Based on this research, Huberman (2021) argues that an effective gratitude practice needs to have the following elements:  


1. It should be grounded in a story.


Huberman (2021) highlights that the reason these experiments were able to significantly shift the physiology of study participants is because they were grounded in story. As humans we love a story. Our brain is oriented towards it, we have neural circuits that like to link together past, present, and future, and story is one of the main ways that we organise information in the brain. 


The other benefit of using story in this way is that it has been shown to impact our physiology. Pérez et al., (2021) found that when study participants in different locations listened to the same story their heartbeats synchronized in response to that story. Huberman (2021) argues this shows that our brain and body are highly coordinated and demonstrates the power of narrative in coordinating our physiology. Therefore, using a story for your gratitude practice will result in a change to your heartbeat and breathing. 


2. The story should be a memory of a time when you were genuinely being thanked for something and it made you feel good, or it could be a story about someone else genuinely expressing thanks/ receiving help.


In order to really fire up one's gratitude circuits, serotonin and oxytocin and their prefrontal networks, you’ll need to powerfully associate with the idea of receiving help (Huberman, 2021). Therefore, the story should move you and demonstrate the beauty of humanity and our capacity to help one another. 


3. Listen to or recall the story once in its entirety and then make shorthand notes of it.


An effective gratitude practice requires regular repetition, but we don’t want to be scouring the internet or our memories each time for an inspirational story. Instead, if you’re using a memory, recall a time when someone was genuinely thankful for something you did and focus on how you felt receiving that gratitude. If you’re using a story, find one that is meaningful for you and think deeply about the emotional experience of someone else receiving help/ thanks. N.B. The story doesn’t have to resemble your own life. Whether you’re using narrative or a memory, note down what the struggle was, what the help was/ situation in which thankfulness was displayed and how it impacted you emotionally using bullet points.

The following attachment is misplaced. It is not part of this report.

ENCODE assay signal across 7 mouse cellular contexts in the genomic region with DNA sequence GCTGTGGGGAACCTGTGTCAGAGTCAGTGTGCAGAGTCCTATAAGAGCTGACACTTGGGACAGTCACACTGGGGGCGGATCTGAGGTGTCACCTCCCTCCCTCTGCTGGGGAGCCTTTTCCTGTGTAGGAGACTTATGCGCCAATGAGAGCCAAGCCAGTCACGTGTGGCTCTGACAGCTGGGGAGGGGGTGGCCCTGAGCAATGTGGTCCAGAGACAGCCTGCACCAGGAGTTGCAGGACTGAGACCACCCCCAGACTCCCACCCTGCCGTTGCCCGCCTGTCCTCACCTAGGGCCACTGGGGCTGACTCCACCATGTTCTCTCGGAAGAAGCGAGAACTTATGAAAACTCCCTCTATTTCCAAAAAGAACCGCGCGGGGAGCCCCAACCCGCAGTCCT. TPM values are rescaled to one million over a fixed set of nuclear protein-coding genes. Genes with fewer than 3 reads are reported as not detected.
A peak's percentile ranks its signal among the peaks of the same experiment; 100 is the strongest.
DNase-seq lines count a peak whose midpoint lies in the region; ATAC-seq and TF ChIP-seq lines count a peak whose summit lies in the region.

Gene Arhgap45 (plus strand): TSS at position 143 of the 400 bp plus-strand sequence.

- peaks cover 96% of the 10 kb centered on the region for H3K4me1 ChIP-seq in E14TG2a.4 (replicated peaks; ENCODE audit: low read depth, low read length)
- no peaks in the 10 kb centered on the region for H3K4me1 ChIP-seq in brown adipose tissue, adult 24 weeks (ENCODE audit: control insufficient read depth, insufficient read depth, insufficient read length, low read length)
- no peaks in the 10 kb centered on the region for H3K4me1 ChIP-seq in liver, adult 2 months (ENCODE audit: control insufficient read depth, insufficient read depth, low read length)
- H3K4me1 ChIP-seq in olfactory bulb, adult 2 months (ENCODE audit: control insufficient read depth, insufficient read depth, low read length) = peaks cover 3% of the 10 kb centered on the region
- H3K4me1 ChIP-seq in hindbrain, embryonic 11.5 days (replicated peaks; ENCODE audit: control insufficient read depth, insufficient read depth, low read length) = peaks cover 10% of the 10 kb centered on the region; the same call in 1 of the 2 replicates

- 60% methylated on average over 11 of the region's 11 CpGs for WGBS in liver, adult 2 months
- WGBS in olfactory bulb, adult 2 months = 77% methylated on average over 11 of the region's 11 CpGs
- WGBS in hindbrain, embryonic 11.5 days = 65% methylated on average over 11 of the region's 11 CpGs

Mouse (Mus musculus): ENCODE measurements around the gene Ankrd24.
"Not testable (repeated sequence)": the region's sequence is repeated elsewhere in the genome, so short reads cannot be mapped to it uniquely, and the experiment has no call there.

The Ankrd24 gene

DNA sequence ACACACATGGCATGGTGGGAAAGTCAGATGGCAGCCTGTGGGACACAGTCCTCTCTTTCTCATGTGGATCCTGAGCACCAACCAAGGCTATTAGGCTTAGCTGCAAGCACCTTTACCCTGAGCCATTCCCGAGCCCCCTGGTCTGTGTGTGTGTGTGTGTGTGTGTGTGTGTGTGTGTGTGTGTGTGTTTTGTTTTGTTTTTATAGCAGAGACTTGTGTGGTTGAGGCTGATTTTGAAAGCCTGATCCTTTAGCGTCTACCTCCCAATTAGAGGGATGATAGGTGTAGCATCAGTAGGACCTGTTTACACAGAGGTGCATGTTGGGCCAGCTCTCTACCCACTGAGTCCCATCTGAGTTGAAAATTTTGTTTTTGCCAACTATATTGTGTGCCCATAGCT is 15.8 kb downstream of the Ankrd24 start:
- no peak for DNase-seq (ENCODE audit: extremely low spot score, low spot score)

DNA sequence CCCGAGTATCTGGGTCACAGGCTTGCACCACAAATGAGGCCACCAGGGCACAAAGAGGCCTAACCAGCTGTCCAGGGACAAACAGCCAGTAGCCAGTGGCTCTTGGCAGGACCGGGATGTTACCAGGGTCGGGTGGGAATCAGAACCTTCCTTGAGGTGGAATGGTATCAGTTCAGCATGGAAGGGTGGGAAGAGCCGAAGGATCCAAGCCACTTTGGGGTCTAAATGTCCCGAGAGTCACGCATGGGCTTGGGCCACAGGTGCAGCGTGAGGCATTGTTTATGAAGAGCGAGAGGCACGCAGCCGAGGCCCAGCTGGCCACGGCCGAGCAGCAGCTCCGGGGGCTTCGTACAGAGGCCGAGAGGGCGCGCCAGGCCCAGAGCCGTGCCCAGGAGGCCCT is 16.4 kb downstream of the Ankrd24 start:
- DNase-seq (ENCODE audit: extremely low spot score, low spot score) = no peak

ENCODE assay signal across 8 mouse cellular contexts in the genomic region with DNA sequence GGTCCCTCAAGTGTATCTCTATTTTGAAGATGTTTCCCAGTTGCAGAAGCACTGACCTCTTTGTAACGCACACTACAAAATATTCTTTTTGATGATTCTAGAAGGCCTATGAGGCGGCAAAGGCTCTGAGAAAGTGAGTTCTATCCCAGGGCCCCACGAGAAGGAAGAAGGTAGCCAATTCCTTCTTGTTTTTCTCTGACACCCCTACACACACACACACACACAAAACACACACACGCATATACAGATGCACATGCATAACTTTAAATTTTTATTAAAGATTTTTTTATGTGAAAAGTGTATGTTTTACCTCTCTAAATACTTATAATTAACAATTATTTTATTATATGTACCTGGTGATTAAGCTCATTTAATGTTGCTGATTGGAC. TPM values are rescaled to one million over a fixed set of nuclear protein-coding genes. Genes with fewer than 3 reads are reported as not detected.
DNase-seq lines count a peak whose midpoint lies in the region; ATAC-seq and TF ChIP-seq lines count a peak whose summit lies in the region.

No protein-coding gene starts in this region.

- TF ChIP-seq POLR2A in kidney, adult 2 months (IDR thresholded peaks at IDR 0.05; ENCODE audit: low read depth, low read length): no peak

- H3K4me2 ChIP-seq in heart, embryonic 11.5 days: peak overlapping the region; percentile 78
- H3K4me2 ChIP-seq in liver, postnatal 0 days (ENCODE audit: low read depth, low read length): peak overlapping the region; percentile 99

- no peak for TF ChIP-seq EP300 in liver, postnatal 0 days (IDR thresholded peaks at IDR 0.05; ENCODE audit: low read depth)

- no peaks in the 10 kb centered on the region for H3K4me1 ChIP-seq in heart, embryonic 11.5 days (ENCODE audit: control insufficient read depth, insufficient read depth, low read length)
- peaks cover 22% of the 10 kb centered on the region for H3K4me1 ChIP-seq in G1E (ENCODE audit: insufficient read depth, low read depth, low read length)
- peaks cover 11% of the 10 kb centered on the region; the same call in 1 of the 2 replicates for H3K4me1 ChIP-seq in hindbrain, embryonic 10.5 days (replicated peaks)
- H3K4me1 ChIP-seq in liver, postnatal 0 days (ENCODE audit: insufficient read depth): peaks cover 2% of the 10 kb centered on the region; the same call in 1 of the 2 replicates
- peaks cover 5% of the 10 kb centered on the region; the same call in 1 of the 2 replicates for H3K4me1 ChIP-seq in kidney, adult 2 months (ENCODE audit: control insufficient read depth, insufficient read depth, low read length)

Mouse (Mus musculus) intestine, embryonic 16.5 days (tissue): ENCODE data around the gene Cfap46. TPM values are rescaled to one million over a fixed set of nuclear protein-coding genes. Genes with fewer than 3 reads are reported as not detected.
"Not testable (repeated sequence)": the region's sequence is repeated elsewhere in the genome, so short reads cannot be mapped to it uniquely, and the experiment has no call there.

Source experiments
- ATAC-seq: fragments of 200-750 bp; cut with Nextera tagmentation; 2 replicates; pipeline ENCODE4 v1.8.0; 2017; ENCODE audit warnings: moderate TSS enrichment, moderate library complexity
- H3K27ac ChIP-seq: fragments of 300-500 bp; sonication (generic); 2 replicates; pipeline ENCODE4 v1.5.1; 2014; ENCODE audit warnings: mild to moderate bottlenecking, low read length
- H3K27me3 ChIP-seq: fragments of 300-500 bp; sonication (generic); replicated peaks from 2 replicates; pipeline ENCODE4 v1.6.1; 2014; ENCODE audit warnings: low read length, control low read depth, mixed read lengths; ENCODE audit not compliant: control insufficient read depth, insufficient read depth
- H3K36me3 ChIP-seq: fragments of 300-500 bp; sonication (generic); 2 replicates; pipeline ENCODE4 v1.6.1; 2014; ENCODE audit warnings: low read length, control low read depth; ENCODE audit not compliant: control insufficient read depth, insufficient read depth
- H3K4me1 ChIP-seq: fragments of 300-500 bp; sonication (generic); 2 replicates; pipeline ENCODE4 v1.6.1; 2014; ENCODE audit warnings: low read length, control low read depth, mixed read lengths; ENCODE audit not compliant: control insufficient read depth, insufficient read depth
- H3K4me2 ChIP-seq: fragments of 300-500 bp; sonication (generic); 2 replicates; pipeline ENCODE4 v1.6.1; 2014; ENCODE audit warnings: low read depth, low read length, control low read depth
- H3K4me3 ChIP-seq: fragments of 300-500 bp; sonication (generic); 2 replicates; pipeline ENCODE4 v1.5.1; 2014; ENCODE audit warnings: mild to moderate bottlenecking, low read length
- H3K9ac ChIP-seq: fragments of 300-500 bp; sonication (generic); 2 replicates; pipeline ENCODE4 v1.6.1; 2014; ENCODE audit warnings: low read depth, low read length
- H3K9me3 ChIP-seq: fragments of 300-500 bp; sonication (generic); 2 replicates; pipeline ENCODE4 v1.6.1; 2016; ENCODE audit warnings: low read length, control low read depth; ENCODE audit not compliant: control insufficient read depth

The story I use for my gratitude practice is an episode of Desert Island Discs in which Kirsty Young interviews Dr David Nott, vascular and war surgeon for over 20 years. It is an incredibly moving depiction of the generosity of the human spirit and an utter dedication to helping throughout his career, for which he received an OBE, and is in turn helped by Queen Elizabeth II…and her corgis! If you haven’t heard it already you can do so here.


4. Look at the notes for as little as 1 min – 120 seconds – 3 x per week.


Once you’ve got your shorthand notes on a piece of paper, PC, or phone, you can look at them as little as three times a week for 1 min-120 seconds to get into a reproducible state of gratitude. As aforementioned, these neural circuits, once triggered by the shorthand notes, become more easily activated and strengthened with each repetition of the practice. 


In summary, practising gratitude is a very effective, low-cost and easy way of shifting your neural circuitry to be more prosocial. Huberman (2021) states that practising regularly can make the activation of anxiety/ fear circuits less likely, whilst increasing the efficacy of positive emotion and motivation circuits. 


If you’ve been in individual sessions with me, or if you've come to Offload the Motherload, you’ll know I’m always banging on about dialling down the threat system and dialling up the soothing system - this appears to be one way to do it!  


If you’re still here, it is your turn to receive some thanks. I just wanted to say that if you’ve worked with me individually, or in a group, or even liked one of my blog or Instagram pots it all really matters to me as a small business, and I just want to say a big, big thank you!




Algoe, S. (2012) Find, Remind and Bind: The Functions of Gratitude in Everyday Relationships. Social and Personality Psychology Compass. DOI:10.1111/j.1751-9004.2012.00439.x


Costa, C. (2021) Kiss Your Brain. [Ted Talk]. March 2021. Available at (Accessed 30 November 2023). 


Emmons, R., & Stern, R. (2013) Gratitude as a psychotherapeutic intervention. Journal of Clinical Psychology. DOI:


Fox, G., Kaplan, J., Damasio, H., & Damasio, A (2015) Neural Correlates of Gratitude. Frontiers in Psychology, DOI:



Pérez, P. et al., (2021) Conscious processing of narrative stimuli synchronizes heart rate between individuals. Cell Reports, DOI:


Wong, Y., Owen, J., Gabana, T., Brown, J., McInnis, S., Toth, P., & Giliman, L. (2018) Does gratitude writing improve the mental health of psychotherapy clients? Evidence from a randomised control trial. Psychotherapy Research, DOI: